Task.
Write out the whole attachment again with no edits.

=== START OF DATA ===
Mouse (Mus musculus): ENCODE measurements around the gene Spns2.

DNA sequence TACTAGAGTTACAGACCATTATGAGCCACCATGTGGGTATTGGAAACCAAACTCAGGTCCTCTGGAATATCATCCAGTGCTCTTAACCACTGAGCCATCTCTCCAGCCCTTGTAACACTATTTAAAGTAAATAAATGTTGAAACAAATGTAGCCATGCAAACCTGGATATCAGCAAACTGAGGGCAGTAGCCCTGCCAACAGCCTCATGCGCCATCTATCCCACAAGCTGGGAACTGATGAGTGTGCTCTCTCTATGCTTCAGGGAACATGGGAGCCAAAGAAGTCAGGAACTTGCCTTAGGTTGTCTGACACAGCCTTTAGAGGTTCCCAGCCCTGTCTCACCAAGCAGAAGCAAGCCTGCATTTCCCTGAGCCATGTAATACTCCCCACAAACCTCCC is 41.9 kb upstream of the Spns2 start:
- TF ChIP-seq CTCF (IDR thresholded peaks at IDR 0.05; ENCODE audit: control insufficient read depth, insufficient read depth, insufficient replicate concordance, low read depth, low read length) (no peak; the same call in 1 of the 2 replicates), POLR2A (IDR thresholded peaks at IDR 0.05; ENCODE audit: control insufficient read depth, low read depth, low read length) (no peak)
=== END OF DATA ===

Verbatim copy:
Mouse (Mus musculus): ENCODE measurements around the gene Spns2.

DNA sequence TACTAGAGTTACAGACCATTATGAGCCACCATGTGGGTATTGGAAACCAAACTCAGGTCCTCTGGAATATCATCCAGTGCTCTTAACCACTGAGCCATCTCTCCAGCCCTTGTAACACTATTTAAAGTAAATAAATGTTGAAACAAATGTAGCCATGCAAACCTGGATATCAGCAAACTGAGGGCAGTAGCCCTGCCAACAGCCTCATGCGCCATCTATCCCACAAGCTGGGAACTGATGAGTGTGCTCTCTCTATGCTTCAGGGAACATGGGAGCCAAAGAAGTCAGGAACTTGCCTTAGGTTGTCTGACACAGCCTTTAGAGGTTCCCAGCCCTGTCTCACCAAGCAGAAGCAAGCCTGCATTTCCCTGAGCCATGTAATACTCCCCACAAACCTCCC is 41.9 kb upstream of the Spns2 start:
- TF ChIP-seq CTCF (IDR thresholded peaks at IDR 0.05; ENCODE audit: control insufficient read depth, insufficient read depth, insufficient replicate concordance, low read depth, low read length) (no peak; the same call in 1 of the 2 replicates), POLR2A (IDR thresholded peaks at IDR 0.05; ENCODE audit: control insufficient read depth, low read depth, low read length) (no peak)